A common method in functional analysis, when studying normed vector spaces, is to analyze the relationship of the space to its continuous dual, the vector space of all possible continuous linear forms on the original space. A dual pair generalizes this concept to arbitrary vector spaces, with the duality being expressed as a bilinear map. Using the bilinear map, semi norms can be constructed to define a polar topology on the vector spaces and turn them into locally convex spaces, generalizations of normed vector spaces.
If the vector spaces are finite dimensional this means that the bilinear form is non-degenerate.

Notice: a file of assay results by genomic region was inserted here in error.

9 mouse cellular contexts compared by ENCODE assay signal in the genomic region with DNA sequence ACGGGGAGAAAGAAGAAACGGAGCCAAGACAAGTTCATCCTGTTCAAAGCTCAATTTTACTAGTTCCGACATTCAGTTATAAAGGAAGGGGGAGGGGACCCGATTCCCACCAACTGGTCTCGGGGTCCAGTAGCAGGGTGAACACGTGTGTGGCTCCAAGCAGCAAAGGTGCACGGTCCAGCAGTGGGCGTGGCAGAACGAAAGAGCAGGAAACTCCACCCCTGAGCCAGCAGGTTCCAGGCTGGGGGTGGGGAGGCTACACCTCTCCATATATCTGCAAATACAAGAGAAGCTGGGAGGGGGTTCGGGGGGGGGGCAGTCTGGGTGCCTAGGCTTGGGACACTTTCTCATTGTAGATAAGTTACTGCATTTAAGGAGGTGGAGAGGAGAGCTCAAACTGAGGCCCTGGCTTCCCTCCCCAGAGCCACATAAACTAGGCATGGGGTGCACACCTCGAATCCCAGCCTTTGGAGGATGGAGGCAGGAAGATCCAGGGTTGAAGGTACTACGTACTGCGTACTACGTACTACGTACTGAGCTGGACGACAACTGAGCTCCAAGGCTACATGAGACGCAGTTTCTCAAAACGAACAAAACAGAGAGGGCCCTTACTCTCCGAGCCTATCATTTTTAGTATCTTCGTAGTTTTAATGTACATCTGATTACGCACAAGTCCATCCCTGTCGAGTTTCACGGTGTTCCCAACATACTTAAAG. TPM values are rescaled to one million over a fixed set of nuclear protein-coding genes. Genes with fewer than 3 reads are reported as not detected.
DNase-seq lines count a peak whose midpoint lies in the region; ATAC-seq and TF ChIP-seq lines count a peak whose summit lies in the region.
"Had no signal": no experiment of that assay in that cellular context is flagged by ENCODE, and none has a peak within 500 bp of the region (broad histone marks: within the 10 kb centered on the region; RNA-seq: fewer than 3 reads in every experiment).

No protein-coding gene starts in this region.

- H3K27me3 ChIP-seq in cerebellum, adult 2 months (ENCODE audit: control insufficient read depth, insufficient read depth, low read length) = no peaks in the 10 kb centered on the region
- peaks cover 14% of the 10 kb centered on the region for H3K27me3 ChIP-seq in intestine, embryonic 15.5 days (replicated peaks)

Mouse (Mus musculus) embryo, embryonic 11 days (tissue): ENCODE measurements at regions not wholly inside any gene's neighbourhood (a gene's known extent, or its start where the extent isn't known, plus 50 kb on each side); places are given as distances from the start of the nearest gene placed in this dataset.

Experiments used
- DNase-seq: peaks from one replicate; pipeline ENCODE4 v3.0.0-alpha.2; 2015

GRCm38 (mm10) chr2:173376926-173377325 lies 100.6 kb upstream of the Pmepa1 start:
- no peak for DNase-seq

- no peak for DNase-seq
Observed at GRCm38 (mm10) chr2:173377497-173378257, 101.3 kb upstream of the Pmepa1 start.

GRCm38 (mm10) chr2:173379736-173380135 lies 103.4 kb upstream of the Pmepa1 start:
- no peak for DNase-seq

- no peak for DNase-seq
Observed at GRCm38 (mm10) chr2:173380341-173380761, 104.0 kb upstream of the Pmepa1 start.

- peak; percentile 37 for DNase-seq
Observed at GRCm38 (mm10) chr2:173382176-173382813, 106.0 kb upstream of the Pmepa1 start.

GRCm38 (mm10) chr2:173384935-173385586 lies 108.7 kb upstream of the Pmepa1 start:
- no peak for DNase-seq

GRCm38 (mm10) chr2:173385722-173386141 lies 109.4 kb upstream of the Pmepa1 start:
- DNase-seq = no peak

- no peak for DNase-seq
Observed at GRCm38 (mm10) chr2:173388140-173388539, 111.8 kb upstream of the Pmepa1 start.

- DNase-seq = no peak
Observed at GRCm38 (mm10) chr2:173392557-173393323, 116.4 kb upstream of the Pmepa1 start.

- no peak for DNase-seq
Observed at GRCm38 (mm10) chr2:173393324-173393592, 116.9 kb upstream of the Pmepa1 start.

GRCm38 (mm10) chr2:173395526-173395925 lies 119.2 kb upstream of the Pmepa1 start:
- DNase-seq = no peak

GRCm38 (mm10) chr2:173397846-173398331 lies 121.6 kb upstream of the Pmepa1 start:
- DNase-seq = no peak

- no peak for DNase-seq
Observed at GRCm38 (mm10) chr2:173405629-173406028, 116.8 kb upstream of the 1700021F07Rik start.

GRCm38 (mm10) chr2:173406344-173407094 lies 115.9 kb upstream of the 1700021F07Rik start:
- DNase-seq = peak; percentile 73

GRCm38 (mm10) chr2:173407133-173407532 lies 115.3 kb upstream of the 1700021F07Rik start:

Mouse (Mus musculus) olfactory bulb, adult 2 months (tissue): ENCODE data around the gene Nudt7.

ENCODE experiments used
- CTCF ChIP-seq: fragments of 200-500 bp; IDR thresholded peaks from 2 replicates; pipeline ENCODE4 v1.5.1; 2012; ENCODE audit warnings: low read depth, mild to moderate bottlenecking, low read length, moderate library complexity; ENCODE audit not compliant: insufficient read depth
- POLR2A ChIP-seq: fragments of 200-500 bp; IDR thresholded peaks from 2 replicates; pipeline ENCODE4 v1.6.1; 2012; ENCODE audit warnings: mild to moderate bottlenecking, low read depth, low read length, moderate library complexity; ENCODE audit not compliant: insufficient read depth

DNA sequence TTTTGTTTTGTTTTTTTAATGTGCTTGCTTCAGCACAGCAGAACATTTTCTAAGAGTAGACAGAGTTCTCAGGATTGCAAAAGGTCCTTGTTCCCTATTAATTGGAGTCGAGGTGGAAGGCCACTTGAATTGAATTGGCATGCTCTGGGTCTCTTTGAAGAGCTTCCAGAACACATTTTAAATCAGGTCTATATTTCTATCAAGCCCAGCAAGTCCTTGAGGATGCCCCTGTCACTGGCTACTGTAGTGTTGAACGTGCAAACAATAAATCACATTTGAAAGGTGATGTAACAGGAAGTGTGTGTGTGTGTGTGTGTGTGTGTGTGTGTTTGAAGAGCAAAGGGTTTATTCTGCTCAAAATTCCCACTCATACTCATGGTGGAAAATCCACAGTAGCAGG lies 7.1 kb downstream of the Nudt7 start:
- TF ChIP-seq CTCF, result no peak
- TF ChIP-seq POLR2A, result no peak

We call the duality pairing, and say that it puts and in duality.
We call two elements and orthogonal if
We call two sets and orthogonal if each pair of elements from and are orthogonal.
A vector space together with its algebraic dual and the bilinear map defined as
forms a dual pair.
forms a dual pair. (To show this, the Hahn–Banach theorem is needed.)
For each dual pair we can define a new dual pair with
A sequence space and its beta dual with the bilinear map defined as
form a dual pair.
Associated with a dual pair is an injective linear map from to given by
There is an analogous injective map from to .
In particular, if either of or is finite-dimensional, these maps are isomorphisms.
- Jarchow, Hans (1981). Locally convex spaces. Stuttgart. pp. 145–146. ISBN 9783519022244.